Adding Wooden Stamps – this will work!

A lot of comments from the last post regarding how people organize their stamps – thanks for all the info.  It shows clearly that everyone finds success in a different way.

One commenter, PeeJay, mentioned her “catalogue” of stamps, and while I initially thought so much work! the idea stuck with me.  In discussing the need to search through multiple storage solutions, especially regarding wood mounted stamps or even foam mounted ones that are too bulky to fit in a binder, it occurred to me that a mix of what I was doing, and her catalogue idea would suite me perfectly!

My wood mounted stamps are all in drawers in those rolling stacks, all sorted into loose groupings, like SCENIC (leaves, trees, grass, etc with a corner devoted to SEA related things like waves and sandbanks), ANIMALS (including odd animals like winged pigs or cows with globe-spots or purely fantasy animals as well as bees, butterflies, spiders, etc), HOLIDAY (pretty much all Christmas), Weird People (like Gorey-dancers, hairless Bill and Hilary, shocked nuns, and all my Stampotique stamps)  and TEXT.  So they are all in one place and I know the WHERE of them pretty well as I have not changed that is a decade.

I wanted to save myself the senior moments of forgetfulness, grabbing the binder of clear stamps to work on a project then realize halfway through it that I had the PERFECT wood mounted stamp that I had forgotten all about.  The catalog aspect would help me get the INFO, if not the actual STAMP,  co-located with the clear ones.  Since I have not-a-ton of wood mounts, it didn’t seem that daunting a task, not like cataloging all my clear stamps would be. Here is what I did:

I took a plain white sheet of good weight cardstock, A4 like the protectors are, and grabbed one sub-set of my stamps.  I stamped the image with brown ink (as an immediate visual cue that it was a wood mounted stamp – maybe I will use something like blue for the foam ones) on the sheet, punched the holes to correspond with the ring binder and now can add those sheets right mixed in with the sleeves of clear stamps!  No more forgetting – when I go to a section to look at the clear ones I can easily see that I should be looking at my wood-mount drawers if I see something I like better.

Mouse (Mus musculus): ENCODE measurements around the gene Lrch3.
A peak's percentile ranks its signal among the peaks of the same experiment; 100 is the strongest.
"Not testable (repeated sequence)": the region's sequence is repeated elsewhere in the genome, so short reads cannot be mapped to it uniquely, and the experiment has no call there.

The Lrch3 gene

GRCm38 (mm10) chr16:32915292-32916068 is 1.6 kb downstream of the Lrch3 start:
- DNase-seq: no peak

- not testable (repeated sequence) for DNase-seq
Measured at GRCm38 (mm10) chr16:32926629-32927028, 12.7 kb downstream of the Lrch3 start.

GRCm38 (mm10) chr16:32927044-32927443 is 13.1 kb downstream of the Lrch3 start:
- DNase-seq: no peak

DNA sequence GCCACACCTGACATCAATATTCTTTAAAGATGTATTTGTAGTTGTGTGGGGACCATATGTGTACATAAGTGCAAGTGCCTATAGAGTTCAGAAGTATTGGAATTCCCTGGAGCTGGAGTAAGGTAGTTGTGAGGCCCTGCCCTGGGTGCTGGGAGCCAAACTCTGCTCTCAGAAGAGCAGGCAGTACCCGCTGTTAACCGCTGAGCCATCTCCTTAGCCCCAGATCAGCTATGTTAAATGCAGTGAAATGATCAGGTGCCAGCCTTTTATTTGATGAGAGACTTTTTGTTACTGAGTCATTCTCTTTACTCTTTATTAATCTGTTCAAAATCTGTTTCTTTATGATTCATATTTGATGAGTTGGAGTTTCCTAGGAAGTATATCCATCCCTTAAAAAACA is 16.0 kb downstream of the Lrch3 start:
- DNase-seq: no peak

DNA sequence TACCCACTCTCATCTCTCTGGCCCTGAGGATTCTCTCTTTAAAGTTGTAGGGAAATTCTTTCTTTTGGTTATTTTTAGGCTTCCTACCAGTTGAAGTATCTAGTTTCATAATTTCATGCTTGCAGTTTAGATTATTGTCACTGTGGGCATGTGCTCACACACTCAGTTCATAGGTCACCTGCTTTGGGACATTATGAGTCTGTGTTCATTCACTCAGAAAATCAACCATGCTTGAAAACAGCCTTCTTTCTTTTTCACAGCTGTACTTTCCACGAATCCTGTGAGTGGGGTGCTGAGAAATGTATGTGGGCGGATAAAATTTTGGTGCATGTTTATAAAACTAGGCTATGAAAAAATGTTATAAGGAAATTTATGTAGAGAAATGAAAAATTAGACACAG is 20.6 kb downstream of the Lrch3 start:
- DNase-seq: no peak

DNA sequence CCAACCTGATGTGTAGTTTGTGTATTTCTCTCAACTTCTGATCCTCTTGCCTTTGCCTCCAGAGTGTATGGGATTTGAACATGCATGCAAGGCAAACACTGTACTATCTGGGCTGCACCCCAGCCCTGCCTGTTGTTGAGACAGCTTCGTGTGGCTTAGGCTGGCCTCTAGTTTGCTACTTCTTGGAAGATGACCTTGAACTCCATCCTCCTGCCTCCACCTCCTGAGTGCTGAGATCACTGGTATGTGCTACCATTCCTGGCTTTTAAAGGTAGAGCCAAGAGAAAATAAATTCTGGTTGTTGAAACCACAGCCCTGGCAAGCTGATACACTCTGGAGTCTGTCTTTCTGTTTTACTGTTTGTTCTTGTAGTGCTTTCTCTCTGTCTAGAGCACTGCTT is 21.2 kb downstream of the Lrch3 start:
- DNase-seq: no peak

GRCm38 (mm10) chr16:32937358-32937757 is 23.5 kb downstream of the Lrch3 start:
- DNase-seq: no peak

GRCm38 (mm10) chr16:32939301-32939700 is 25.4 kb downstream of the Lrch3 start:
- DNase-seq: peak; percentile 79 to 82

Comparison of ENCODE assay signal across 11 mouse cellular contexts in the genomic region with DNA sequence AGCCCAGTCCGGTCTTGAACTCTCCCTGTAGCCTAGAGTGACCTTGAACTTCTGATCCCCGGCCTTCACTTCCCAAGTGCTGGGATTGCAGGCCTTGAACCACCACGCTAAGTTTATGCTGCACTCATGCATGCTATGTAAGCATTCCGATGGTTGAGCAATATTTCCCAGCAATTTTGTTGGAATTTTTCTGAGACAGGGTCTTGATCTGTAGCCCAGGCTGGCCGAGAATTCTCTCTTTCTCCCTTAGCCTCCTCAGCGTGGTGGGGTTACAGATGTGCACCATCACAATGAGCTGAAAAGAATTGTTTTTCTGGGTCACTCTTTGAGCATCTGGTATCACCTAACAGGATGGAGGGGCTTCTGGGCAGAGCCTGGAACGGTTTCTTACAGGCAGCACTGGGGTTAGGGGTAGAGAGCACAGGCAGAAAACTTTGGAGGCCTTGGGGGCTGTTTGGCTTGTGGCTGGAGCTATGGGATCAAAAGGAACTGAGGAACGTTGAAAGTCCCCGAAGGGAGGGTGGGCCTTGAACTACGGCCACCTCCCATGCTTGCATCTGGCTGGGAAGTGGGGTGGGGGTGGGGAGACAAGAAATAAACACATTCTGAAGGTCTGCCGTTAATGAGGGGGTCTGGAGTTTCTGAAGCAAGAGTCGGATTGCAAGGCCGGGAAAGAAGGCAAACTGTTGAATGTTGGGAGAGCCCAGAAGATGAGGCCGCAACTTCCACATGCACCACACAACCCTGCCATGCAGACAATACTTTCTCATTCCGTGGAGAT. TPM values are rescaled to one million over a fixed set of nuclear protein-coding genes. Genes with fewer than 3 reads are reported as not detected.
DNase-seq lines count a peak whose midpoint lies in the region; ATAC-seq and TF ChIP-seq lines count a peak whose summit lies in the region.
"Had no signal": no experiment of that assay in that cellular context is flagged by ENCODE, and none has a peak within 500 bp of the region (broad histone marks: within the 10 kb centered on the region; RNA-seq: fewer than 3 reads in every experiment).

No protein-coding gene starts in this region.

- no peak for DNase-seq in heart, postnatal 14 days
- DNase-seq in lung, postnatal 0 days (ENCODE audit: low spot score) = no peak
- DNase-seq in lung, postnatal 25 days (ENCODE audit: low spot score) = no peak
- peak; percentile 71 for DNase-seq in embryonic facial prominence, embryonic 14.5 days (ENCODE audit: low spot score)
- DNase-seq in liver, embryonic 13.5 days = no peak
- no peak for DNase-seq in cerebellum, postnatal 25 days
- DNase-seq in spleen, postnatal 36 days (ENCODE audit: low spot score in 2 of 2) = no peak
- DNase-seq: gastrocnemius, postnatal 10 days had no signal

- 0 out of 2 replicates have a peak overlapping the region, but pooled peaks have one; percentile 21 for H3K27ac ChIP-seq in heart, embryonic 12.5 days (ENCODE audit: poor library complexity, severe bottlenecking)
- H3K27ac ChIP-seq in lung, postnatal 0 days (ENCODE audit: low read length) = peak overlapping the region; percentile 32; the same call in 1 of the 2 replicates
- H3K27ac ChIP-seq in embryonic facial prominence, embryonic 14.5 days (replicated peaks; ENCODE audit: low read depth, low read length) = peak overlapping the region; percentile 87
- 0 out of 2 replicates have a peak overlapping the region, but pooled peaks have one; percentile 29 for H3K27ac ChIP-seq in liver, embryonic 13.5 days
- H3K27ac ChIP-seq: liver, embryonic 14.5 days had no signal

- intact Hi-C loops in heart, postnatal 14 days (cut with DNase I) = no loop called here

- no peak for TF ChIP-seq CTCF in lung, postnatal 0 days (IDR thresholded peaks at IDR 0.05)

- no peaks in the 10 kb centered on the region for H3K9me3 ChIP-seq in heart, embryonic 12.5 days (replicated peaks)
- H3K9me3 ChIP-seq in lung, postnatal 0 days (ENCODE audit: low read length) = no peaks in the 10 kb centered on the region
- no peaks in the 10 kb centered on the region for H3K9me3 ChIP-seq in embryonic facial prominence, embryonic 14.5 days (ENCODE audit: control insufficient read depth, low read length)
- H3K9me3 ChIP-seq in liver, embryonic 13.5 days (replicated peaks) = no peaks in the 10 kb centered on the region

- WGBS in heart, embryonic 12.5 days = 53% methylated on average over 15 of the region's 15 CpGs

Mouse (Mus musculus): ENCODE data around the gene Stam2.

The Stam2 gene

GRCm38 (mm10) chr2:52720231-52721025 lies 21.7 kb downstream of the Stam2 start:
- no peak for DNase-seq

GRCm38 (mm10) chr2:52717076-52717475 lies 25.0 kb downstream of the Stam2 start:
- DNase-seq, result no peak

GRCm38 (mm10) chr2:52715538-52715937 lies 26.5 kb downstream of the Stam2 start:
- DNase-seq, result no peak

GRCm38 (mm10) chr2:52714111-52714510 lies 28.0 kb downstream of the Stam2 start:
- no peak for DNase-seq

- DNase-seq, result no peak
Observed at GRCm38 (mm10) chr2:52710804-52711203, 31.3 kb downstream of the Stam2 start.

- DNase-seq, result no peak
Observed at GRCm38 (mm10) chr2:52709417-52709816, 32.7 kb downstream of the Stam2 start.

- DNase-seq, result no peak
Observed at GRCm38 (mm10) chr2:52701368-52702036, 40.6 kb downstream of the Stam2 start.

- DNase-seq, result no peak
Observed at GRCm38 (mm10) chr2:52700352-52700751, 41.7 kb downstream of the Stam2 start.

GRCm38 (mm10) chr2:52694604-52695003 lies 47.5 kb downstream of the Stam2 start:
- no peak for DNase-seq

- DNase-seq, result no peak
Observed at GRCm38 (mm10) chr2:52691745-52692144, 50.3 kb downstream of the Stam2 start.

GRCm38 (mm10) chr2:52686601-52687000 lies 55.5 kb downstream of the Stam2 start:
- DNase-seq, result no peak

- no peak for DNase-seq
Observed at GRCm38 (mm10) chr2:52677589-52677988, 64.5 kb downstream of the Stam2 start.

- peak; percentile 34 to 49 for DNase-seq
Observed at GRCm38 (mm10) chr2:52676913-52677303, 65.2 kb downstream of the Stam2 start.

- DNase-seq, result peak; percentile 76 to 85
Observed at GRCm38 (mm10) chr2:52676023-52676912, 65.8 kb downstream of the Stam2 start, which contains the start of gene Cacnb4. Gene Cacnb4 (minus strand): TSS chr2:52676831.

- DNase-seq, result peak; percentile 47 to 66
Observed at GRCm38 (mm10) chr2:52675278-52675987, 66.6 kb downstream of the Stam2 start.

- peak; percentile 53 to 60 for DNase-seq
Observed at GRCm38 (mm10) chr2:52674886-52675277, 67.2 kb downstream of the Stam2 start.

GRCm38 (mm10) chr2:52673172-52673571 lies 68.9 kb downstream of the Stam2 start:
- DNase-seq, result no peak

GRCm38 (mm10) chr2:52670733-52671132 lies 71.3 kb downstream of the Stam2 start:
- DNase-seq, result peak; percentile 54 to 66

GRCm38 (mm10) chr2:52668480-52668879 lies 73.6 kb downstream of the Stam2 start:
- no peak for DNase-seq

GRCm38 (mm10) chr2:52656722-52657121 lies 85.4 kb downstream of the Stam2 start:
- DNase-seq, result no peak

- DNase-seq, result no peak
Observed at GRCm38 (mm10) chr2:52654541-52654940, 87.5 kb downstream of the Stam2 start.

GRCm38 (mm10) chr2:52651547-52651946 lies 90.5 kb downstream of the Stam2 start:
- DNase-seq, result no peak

Then in the binder with the clear ones in the same group:


The best thing is where I have wood mount stamps that might best be sorted in two places I can stamp it on two sheets and have the reminder in every section.  Not sure if it is worth stamping the clear ones so I can put the image in another section as well. It might be one of those occasional things – let’s say I am looking for a circle with text in it.  I THINK I would go to CIRCLES first, but if I had a momentary lapse and went to TEXT instead, when I then eventually found the stamp in CIRCLES I could take a fresh sheet, stamp it, add it to the TEXT section.  Then I would be doing it as an ongoing thing, but not a huge undertaking.  And if I NEVER get confused about where something is, I never have to take that step IYKWIM.

But that’s not all – another commenter, Lillian, and I talked about Pokemon sleeves (the same ones I am using for my Project Life style album) and we both had the same idea – using the sleeves for small stamps.  I had the particular idea to use them for my very small sentiment stamps.  I had taken one of the report covers and cut it to ATC size.  I stuck the sometimes quite tiny stamps to it then inked the entire set.   Pressing a piece of cardstock to it, I got the impression of the whole set of sentiments.  I slipped both of them into the sleeve and BINGO!